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New seeds allow cultivation even in drought, according to the African Development Bank

The African Development Bank's new 1.5 billion dollars emergency plan to avoid a food crisis in Africa will distribute new technologies that make it possible to grow crops even in a drought, said a vice president of the institution.


"A lot of what these technologies do is really help in times of drought," said Beth Dunford, African Development Bank (AfDB) vice president for agriculture and human and social development, in an interview with Lusa on the sidelines of the annual meetings of the AfDB in Accra, Ghana.

The AfDB last week announced a 1.5 billion dollars African Emergency Food Production Plan that will benefit 20 million farmers with seeds and fertilizers as well as other agricultural inputs to produce 38 million tonnes of food, worth 12 billion dollars.

This will include 11 million tonnes of wheat, 18 million tonnes of corn, six million tonnes of rice and 2.5 million tonnes of soybeans.

To Lusa, Beth Dunford recalled that the war in Ukraine left an "unacceptable level of food insecurity on the African continent, which is increasing".

"Millions of Africans go to bed hungry every night" and this is in part because the war "exposed the vulnerability of the African continent to imports that are too expensive to supply very basic needs," she said.

Prices of major commodities have risen by 20 to 50 percent, which obviously hits the poorest hardest, while fertilizers have gone up 200 to 300 percent, she recalled.

The banker said that this is not the first time that Africa has faced a food crisis and, although it may seem more serious because the continent was still recovering from the pandemic, the current crisis has a particularity: it comes at a time when a lot has been invested in agriculture. and there are technologies that didn't exist before.

"I'm talking about climate-adapted seeds that didn't exist. These technologies do exist, but they're not reaching farmers at scale," Dunford said, explaining that the Technologies for Agricultural Transformation of Africa (TTAA) program is working to change this situation.

Asked whether this plan will help in situations of severe drought like the one currently affecting southern Angola, the Horn of Africa or southern Madagascar, Dunford said: "We've already seen these technologies in times of drought, but not so severe. The losses are not so great".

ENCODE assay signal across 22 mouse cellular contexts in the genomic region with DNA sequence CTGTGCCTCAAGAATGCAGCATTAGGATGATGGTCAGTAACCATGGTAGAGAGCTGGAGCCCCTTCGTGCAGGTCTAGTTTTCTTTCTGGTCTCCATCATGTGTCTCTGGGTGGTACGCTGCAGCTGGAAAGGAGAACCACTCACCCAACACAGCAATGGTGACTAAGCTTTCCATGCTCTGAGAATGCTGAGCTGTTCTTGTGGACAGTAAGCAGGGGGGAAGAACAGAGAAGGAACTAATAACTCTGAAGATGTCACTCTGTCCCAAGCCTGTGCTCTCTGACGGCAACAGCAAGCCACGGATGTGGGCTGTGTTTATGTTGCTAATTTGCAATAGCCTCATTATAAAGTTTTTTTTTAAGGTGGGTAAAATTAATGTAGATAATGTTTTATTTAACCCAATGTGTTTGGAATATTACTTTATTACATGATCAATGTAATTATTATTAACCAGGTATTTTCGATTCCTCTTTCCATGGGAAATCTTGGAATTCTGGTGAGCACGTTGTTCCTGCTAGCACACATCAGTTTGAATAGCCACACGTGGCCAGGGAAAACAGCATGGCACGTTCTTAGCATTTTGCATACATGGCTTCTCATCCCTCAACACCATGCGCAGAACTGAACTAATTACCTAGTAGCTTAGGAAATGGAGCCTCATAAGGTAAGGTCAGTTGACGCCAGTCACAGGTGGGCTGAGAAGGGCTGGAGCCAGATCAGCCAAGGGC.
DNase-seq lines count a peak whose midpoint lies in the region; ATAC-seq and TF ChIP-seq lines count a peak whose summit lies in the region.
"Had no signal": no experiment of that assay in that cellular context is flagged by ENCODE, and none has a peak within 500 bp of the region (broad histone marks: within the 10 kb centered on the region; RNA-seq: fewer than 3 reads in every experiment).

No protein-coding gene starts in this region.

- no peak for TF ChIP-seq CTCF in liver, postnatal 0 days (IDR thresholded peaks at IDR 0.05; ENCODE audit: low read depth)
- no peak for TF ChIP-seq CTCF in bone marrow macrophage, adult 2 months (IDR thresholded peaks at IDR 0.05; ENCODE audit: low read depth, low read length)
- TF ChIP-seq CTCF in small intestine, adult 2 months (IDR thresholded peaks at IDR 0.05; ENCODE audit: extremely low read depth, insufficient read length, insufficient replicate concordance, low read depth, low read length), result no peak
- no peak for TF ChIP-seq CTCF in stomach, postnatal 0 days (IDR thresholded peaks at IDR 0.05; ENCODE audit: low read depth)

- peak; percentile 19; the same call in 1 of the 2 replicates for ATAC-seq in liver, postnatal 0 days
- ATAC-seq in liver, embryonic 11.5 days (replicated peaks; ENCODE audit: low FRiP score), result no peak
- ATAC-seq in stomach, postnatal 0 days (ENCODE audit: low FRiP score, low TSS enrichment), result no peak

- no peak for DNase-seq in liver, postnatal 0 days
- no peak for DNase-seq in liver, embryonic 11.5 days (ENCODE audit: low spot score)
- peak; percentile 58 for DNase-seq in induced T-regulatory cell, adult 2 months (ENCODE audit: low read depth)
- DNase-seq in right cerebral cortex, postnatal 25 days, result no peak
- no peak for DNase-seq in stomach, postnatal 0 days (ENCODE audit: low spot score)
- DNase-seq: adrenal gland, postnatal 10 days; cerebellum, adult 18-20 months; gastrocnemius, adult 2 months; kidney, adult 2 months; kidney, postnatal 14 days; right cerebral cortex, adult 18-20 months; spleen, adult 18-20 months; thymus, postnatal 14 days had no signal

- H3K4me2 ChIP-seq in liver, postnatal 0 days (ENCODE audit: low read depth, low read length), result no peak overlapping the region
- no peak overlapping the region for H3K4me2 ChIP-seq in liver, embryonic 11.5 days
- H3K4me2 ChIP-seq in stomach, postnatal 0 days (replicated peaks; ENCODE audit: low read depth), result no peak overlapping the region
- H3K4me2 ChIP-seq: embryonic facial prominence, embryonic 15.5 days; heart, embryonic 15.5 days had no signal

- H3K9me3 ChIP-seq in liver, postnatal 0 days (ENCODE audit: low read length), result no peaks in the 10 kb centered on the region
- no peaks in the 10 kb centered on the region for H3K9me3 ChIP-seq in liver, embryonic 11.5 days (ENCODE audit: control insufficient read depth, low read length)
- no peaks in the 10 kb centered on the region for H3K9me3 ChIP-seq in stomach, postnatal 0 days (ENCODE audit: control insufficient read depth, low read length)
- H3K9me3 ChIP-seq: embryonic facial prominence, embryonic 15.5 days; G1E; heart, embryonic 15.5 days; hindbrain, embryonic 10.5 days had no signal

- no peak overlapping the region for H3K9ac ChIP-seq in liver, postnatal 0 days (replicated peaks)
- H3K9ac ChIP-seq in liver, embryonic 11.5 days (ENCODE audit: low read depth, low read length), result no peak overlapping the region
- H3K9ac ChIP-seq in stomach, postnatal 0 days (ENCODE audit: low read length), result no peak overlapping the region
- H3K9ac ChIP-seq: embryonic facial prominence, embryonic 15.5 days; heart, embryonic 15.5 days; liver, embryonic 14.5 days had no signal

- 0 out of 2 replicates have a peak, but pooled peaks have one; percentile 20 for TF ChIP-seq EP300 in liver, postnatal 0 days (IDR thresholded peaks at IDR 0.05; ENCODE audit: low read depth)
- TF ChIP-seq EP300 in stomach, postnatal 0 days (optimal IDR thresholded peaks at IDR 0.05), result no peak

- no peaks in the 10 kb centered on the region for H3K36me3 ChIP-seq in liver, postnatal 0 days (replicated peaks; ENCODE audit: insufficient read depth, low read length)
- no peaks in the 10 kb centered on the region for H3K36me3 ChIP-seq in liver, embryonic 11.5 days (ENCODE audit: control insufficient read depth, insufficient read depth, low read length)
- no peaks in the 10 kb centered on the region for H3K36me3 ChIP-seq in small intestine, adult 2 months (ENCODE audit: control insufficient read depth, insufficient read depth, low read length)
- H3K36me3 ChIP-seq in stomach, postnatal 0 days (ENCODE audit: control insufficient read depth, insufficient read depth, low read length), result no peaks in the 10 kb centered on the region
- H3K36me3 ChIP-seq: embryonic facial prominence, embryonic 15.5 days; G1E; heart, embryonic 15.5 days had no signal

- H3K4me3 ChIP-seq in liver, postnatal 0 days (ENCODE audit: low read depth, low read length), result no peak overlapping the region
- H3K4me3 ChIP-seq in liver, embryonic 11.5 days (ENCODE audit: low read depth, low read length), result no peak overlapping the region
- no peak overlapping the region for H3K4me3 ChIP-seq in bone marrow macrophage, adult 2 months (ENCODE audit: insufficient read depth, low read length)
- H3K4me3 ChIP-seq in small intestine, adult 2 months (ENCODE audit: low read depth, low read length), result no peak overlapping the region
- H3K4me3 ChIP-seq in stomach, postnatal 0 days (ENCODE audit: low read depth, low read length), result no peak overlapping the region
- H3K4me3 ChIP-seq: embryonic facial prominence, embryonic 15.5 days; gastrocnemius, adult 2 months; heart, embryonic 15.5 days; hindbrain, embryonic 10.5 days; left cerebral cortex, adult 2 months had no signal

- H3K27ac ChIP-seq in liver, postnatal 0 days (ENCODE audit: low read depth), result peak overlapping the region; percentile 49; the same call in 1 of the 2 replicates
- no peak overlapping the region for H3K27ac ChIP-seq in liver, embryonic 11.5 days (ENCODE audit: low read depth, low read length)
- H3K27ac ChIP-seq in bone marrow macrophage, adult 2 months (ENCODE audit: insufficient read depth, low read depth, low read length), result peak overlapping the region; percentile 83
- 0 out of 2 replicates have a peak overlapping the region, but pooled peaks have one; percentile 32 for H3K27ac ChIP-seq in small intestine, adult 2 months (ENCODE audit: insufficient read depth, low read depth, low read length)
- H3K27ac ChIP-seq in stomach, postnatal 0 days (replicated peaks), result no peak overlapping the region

And she exemplified with the case of Ethiopia, where heat-tolerant wheat, a technology that didn't exist 10 or 15 years ago, allows farmers to plant in areas where they couldn't, because they are too hot, and still dramatically increase their yields.

Ethiopia, which was dependent on wheat imports in the order of 1.6 million tons per year, now has 600,000 hectares of wheat and manages to harvest three to four tons of wheat per hectare when before they only harvested 1.5.

"More importantly, Ethiopia has not had to import wheat this year (...) and hopes to export next year. It is this kind of success and transformation that we want to scale across the continent," she said.

Using the 1.5 billion dollars plan, the AfDB expects to produce 38 million tonnes of food, Dunford said, as the war in Ukraine left a loss of 30 million.

The banker added that all African countries are eligible to use the mechanism, and the AfDB is already accepting requests from governments.

"The facility has just been launched and we are working on it right now (...). We are launching it very, very quickly, using very fast disbursement methods to get that assistance to the governments that really need it now," she said.

Although it does not produce immediate results, for this there are humanitarian organizations that provide food assistance, the mechanism will produce them over the next four agricultural seasons.

"It will not be in the immediate term, but in the short and medium term, laying the foundations for the long term," she said.

The aim, she underlined, is to "lay the foundations for that transformation of agriculture" that the AfDB seeks in Africa.

Agriculture is one of the bets of the ADB, whose president, Akinwumi Adesina, believes that the continent has the potential to become the solution to the global food crisis.

The official defends a modern agriculture, with appropriate technology, productivity and framed with the necessary infrastructure, road, energy, irrigation, logistics.

"The time has come for Africa not only to produce food, but also to process food. Pack food. Africa must have quality standards in the food it produces and must export. When we talk about agriculture, we don't talk about agriculture to maintain poverty, but to create wealth for Africa", she concluded.

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